Historians and anthropologists believe the tradition of the engagement ring originated from an ancient Roman custom in which wives wore rings attached to small keys. However in 1477, Archduke Maximillian of Austria commissioned the very first diamond engagement ring on record for his love, Mary of Burgundy. It was the first recorded event of a formal agreement for marriage. Since that event it truly captured the worlds attention. Typically the engagement ring is worn on the left hand ring finger (in the western world). The left hand ring finger was popularized by Henry Swinburne, who wrote A Treatise of Spousals, Matrimonial Contracts and suggested that there is a vein that goes directly from that finger to the heart.
Throughout the middle ages, renaissance, reformation, and enlightenment period the popularity only grew. Then in 1866 during the Victorian era diamonds were discovered in South Africa making them more available and the popularity continued to grow. During this time period silver and gold were the most prevalent metals. Platinum has a very high melting point and technology wasn’t developed until the late 19th century to be able to easily work with it. Hand engraved warm toned golds were very popular. The type of diamond cuts evolved as well. (to learn more about this evolution please see our other blog posts about rose cut, old mine, and old European cut diamonds. These first brilliants were anything but symmetrical and were quite crudely cut. Natural pearls were also prized in the 19th century.
As we close the 19th century, jewelry and diamonds begin to take on a more polished and uniform look with more advanced technology.
1890S ENGAGEMENT RINGS
A note on overlapping design eras. While there are clear date distinctions. For example the Victorian era ends in 1901 with the onset of the Edwardian era, which then ends in 1910. When we date a ring as circa 1900 it can fall either under Victorian or Edwardian depending the on the design style. Especially during the years of transition there was a lot of design overlap.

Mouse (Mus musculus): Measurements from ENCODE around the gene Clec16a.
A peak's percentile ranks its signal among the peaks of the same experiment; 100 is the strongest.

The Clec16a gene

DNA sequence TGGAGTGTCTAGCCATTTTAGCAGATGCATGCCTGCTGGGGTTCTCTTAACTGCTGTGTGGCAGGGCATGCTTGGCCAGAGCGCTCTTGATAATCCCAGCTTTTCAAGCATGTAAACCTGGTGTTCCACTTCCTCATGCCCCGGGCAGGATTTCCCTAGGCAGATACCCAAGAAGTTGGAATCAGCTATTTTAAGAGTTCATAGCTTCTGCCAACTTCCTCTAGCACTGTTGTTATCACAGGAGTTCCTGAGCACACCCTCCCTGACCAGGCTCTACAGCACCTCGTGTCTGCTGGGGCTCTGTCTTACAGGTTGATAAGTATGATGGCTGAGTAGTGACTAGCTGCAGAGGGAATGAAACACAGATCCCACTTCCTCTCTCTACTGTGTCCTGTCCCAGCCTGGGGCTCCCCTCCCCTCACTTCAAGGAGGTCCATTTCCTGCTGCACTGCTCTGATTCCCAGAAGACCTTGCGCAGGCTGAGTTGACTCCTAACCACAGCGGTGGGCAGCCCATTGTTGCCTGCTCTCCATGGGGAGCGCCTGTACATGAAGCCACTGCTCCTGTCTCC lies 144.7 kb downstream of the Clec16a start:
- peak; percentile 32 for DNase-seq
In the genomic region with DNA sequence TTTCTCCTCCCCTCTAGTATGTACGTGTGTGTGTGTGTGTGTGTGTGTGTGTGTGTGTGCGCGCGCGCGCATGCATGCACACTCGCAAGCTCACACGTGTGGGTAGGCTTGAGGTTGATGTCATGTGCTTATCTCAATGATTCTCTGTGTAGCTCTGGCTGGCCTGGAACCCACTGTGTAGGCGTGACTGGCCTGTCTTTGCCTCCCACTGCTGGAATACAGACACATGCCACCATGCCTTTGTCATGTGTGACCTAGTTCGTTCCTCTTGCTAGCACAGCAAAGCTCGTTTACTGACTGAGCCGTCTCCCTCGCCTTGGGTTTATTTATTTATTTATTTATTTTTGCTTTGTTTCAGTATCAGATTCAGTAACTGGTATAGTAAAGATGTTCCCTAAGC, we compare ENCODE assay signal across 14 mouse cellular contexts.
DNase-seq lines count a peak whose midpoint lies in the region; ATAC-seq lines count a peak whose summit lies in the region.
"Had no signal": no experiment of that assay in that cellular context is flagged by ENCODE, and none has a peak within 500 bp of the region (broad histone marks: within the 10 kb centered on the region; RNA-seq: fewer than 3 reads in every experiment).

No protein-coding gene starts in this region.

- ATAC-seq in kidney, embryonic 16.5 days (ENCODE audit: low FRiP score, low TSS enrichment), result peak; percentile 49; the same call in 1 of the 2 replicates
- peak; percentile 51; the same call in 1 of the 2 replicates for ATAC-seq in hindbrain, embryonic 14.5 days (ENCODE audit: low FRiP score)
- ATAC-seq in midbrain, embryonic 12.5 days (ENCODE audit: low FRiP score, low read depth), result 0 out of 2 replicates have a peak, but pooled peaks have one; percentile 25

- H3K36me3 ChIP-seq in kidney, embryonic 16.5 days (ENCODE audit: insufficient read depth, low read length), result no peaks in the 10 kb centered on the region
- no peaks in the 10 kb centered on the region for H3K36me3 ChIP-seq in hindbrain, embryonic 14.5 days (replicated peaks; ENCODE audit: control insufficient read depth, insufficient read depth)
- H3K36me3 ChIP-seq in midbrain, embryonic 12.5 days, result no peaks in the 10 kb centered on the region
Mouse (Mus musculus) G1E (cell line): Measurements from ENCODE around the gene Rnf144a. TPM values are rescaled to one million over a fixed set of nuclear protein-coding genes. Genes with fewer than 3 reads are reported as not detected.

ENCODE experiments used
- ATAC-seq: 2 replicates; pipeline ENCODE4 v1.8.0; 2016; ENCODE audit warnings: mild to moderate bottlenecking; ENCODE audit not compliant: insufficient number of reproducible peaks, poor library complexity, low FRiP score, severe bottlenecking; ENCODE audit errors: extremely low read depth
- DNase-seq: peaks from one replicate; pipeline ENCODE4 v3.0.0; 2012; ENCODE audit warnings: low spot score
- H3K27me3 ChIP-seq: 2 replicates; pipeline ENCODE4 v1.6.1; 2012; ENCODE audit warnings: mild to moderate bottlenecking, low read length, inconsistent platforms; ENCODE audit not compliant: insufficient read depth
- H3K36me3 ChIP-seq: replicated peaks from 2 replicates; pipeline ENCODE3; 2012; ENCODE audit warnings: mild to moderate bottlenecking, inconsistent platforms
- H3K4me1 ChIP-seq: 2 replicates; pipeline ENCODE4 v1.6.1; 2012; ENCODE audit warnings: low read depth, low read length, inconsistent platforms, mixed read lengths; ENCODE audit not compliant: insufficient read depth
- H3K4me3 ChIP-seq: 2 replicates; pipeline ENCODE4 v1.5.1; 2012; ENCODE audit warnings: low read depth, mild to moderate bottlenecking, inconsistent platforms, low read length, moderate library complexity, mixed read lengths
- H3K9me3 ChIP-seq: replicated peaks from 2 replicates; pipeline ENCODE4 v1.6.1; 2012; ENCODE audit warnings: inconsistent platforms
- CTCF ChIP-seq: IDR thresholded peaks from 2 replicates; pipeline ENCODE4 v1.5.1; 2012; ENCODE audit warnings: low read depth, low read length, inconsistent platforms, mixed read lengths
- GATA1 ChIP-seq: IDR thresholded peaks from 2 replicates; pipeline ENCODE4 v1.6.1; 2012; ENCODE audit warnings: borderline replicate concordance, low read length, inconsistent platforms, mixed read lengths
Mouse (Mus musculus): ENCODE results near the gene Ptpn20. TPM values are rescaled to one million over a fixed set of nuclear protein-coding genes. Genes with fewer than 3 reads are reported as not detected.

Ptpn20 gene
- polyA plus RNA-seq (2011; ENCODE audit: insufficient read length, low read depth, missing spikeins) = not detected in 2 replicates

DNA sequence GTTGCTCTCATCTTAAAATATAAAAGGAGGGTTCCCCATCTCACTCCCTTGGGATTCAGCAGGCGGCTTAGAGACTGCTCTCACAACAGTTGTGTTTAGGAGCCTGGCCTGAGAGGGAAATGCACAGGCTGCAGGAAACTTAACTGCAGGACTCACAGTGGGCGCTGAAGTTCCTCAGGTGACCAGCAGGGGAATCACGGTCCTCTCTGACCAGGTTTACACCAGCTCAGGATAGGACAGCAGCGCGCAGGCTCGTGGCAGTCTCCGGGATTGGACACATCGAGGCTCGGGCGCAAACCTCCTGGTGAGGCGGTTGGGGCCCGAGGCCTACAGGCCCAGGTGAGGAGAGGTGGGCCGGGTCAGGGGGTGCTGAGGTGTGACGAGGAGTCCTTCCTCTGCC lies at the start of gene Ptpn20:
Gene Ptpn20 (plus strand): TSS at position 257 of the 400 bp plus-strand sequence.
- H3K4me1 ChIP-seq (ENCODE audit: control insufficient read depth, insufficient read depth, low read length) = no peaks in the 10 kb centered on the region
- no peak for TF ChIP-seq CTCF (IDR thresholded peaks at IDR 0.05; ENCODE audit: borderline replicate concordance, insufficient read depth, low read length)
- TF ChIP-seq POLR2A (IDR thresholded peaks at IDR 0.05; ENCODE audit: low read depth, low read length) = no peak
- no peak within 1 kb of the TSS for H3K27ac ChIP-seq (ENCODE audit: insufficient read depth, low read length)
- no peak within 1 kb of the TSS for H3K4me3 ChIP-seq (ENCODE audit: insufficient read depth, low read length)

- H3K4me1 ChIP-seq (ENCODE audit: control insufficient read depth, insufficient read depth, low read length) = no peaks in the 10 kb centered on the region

ANTIQUE 1890S ENGAGEMENT RINGS
The late Victorian and early Edwardian era brings with it glittering diamonds and new masterful jewelry design. The cluster setting shown here was popular in decades past but begins to take on a more delicate look with finer prongs and more brilliant diamonds like old mine or even old European which begin to be popular during this time.
ANTIQUE 1890S MARQUISE DIAMOND ENGAGEMENT RING
The chubby proportions and faceting of this antique marquise cut diamond are typical of the time period and quite different from marquise diamonds of the 20th century.
Two toned engagement rings are quite popular during this time. Often seen with a platinum mounting and a gold band. Typical because diamonds of this time period were often warmer in color and the coolness of platinum offset the warmth of the stone.
1900S ENGAGEMENT RINGS
It was at the beginning of the Edwardian era that yellow gold and silver began to take a back seat to a "new" metal called platinum. Platinum has a high melting point which limited its use in jewelry until the invention of the oxyhydrogen torch. With this innovation in the late 1800s platinum mania swept through Europe and Russia. And following suit in the early 1900s, popularity of platinum reached the United States and captivated the American public.
Old European becomes the diamond cut of choice while old miners continue to be popular as they also evolve to have more precise faceting and symmetry.
Art Nouveau was a design movement that spanned from 1890 to 1910. Jewelry from this time period took inspiration from the natural world featuring sinuous lines and botanical motifs.
1900S VINTAGE ENGAGEMENT RINGS
As jewelry making technology advances we begin to enter the height of jewelry craftsmanship which peaks during the forthcoming Art Deco period. The Edwardian era saw a surge in popularity of elaborate and feminine settings featuring delicate filigree and metal lace work all hand crafted by lifelong master jewelers.